1. For Jerusalem, we strongly recommend Abraham Hostel. It’s not the cheapest in the area, but it is the nicest and safest. It’s about a 20 minute walk from the Jaffa Gate and very near nice restaurants and stores. With a fun, colorful vibe, it was designed to be a youth hostel. But we saw many older couples and young families there as well.
2. Food in the Old City of Jerusalem (And probably Tel Aviv) is above average prices. Most places are probably comparable to food in New York City. We were caught unawares!
3. While the City of David museum/archeological site is a must, make sure to go several hours before closing if you want to walk through Hezekiah’s Tunnels. That closes earlier than the rest of the park (around sunset), and to go through (always with a guide), you must rent/purchase a flashlight and be willing to walk through water. Depending on your height, it will be knee-deep or thigh-deep.
4. If you choose to do Abraham Tours, which is a great option for those of us on a strict budget, make sure to download the Abraham Tours app. You can read this in the van while driving to your next destination. It helps orient you in the geographical and historical contexts. We discovered this halfway through our time in Israel and wished we had found it earlier. It’s not well advertised.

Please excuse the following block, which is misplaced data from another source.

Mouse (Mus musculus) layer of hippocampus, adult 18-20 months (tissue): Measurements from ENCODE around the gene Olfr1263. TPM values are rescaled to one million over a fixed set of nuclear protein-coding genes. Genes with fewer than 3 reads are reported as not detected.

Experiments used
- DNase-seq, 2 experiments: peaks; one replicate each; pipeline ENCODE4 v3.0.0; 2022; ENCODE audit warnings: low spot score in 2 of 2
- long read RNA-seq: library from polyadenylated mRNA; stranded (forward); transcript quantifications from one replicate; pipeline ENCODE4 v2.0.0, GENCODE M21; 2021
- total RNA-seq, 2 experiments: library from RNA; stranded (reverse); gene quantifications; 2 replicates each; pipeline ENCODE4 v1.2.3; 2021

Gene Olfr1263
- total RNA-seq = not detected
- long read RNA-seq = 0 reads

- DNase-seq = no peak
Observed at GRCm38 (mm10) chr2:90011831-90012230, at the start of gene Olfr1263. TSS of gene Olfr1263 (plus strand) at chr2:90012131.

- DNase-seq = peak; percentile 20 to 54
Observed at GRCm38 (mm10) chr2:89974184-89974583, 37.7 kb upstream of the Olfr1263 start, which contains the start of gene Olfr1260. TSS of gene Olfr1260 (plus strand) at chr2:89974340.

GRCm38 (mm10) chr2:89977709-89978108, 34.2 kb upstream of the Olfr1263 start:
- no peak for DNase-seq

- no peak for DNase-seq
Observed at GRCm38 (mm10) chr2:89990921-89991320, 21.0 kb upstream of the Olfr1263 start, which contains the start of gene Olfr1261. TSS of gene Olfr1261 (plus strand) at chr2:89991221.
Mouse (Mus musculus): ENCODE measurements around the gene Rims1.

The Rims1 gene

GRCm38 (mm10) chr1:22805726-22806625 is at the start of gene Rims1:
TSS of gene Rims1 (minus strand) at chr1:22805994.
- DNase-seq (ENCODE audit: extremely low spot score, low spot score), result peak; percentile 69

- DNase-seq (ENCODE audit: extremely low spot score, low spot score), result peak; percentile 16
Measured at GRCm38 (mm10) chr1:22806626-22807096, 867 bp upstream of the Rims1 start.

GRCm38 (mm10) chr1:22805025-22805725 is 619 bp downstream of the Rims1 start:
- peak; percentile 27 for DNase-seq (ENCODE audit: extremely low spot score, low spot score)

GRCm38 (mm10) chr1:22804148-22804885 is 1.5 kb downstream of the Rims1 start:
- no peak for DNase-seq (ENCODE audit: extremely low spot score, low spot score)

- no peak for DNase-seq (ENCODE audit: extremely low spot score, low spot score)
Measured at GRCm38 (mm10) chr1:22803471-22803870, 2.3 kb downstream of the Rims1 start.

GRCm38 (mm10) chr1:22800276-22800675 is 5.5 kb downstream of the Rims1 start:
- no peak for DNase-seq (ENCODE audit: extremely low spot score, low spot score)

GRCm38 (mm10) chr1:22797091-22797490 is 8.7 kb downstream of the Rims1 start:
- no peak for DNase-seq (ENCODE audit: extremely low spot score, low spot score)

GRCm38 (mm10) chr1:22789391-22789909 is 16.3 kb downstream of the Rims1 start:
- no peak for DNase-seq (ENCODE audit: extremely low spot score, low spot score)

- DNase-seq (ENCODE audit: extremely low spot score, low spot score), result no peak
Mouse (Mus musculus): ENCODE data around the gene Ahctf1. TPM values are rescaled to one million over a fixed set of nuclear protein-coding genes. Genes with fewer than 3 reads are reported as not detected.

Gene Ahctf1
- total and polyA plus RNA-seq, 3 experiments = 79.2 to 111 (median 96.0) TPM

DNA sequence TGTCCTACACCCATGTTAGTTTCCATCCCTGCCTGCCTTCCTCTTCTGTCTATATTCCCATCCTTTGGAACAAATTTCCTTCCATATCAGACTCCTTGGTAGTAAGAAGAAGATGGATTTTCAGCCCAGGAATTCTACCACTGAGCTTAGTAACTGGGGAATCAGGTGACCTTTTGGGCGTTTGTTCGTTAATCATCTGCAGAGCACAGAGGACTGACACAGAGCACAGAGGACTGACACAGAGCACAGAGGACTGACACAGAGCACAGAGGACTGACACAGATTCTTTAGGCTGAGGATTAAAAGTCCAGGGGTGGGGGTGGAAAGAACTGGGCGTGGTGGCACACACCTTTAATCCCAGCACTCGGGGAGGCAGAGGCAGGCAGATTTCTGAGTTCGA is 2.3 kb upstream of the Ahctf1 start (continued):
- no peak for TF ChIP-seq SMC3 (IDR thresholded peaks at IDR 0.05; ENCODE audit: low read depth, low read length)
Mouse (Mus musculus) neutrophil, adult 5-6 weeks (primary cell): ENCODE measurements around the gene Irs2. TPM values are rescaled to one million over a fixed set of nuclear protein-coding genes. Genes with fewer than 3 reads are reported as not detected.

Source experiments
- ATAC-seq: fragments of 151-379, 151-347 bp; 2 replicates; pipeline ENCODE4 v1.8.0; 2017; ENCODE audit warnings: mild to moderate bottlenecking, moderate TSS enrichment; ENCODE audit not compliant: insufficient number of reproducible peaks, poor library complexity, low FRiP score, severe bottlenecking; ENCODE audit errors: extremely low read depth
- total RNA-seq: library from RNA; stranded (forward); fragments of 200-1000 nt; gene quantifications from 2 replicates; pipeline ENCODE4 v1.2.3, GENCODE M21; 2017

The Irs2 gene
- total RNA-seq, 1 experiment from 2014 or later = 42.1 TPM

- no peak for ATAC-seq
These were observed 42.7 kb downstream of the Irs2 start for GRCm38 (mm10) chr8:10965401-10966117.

5. While at times security can be tight (like the airport!), usually it is very safe to be in Israel and even the West Bank. We never felt unsafe while we were there, even at the Syrian border. Jordan’s parents were in Israel a couple of months before us and also had a wonderful time without worrying about their wellbeing. Of course, be safe and follow your instincts, but really Israel is a great country to visit and open to travelers, especially Americans.
6. Israelis don’t call it the Wailing Wall. Instead, it’s the Western Wall, and there are many people that pray there at all times of the day. It’s always very crowded on the Sabbath. When you visit, there is a separate side for men and women. While not necessary, I think it is polite to cover your hair if you’re a woman. When finished praying, back away from the wall several paces before turning and leaving–that’s what the Jewish people do.
7. The one thing I wish I had done was a tour of the West Bank. Although we did go to Bethlehem, I think it is very different than Hebron or Ramallah. Abraham Tours also has a tour that allows you to listen to Israeli and Palestinian families talk about the conflict and how it affects them on a personal, day-to-day level. We ran out of time, but otherwise I would’ve jumped at the opportunity. Other sights we missed but wanted to do: Holocaust Museum, Orthodox Jew tour, and celebrating Shabbat.